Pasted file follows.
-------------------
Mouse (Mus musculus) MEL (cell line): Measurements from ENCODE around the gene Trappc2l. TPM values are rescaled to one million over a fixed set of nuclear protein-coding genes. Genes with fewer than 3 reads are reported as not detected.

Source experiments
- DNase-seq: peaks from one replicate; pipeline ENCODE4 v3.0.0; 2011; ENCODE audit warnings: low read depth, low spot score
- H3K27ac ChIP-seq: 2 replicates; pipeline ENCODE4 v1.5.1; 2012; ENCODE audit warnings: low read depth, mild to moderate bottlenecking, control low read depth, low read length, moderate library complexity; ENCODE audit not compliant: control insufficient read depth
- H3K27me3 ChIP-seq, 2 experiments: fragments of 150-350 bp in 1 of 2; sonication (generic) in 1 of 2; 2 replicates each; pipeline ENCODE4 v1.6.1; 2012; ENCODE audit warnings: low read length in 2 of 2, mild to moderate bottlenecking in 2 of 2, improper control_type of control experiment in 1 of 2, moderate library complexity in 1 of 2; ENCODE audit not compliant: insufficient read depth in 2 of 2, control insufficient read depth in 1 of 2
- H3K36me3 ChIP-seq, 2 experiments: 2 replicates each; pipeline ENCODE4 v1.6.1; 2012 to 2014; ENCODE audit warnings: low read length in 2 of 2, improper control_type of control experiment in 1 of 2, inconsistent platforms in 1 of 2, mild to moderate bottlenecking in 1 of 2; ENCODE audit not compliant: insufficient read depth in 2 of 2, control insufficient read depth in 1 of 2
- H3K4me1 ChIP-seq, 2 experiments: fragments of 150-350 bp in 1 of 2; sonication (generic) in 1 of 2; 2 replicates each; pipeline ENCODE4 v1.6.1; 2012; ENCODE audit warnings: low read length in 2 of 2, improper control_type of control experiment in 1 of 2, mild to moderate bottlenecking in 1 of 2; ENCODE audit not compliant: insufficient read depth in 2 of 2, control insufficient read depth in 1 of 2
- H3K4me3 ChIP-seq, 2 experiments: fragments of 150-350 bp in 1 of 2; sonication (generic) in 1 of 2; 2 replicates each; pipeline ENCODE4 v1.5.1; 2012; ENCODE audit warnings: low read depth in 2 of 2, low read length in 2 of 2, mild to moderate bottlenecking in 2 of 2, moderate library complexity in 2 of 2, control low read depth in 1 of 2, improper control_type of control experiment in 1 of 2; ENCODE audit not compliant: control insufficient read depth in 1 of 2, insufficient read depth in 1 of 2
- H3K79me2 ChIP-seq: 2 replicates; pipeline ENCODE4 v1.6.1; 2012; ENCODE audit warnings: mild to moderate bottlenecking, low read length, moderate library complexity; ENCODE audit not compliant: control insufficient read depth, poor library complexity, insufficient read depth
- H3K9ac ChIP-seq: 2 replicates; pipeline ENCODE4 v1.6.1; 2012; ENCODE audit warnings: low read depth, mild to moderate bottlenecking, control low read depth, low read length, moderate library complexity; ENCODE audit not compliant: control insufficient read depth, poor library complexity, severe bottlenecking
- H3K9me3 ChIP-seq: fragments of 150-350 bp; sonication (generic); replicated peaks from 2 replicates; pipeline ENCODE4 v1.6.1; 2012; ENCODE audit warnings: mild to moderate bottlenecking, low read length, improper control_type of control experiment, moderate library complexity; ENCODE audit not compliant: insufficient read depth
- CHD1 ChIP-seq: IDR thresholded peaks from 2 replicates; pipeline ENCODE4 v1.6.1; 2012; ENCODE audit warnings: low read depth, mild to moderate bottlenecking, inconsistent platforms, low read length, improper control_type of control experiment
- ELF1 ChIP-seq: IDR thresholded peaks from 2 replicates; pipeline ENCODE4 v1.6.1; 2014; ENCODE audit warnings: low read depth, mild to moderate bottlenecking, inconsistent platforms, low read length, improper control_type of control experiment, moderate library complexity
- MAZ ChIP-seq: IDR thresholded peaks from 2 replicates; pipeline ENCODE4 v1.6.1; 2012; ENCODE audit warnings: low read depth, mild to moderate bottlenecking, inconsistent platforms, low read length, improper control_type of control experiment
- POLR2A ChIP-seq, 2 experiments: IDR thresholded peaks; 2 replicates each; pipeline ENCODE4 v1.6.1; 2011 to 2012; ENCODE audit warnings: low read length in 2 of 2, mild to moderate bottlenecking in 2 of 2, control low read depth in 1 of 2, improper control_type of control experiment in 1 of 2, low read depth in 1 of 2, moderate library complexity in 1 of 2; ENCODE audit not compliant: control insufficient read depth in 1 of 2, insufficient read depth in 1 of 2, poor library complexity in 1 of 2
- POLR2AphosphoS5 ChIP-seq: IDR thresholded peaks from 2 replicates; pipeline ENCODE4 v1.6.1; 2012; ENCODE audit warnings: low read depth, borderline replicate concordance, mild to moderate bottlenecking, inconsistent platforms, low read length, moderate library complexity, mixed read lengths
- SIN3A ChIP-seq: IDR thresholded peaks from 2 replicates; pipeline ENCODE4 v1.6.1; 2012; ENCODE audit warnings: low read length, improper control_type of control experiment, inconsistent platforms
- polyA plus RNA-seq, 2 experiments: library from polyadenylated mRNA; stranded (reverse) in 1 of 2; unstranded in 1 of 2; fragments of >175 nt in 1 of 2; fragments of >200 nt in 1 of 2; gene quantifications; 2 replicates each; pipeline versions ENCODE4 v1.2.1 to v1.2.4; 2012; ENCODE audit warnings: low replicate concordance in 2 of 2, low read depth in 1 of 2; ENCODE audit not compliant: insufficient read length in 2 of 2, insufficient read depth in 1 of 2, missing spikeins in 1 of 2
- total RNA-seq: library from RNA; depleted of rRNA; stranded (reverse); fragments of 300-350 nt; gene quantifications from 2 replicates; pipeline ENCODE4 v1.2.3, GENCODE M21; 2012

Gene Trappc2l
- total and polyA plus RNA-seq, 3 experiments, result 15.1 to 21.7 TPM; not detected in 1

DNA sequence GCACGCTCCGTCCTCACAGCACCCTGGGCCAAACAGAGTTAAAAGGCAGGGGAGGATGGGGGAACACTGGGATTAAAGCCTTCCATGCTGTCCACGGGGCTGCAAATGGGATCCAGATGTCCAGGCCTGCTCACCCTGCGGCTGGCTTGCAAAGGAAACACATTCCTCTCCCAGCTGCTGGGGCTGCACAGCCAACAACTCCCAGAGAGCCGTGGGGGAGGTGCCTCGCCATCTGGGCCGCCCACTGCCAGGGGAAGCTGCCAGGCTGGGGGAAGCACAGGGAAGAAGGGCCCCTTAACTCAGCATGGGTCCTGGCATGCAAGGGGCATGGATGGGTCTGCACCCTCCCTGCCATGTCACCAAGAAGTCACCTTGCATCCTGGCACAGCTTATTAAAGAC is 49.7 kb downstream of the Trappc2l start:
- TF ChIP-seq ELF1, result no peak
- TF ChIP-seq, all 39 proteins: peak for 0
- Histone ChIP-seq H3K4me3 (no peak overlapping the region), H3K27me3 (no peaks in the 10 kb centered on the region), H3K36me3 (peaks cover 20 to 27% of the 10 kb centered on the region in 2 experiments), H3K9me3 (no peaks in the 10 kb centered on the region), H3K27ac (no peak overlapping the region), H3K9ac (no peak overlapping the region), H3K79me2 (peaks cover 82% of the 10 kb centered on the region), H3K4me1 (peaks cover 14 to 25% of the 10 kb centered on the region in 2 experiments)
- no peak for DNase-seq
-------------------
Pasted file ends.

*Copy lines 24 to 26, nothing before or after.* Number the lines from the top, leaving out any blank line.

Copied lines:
- TF ChIP-seq, all 39 proteins: peak for 0
- Histone ChIP-seq H3K4me3 (no peak overlapping the region), H3K27me3 (no peaks in the 10 kb centered on the region), H3K36me3 (peaks cover 20 to 27% of the 10 kb centered on the region in 2 experiments), H3K9me3 (no peaks in the 10 kb centered on the region), H3K27ac (no peak overlapping the region), H3K9ac (no peak overlapping the region), H3K79me2 (peaks cover 82% of the 10 kb centered on the region), H3K4me1 (peaks cover 14 to 25% of the 10 kb centered on the region in 2 experiments)
- no peak for DNase-seq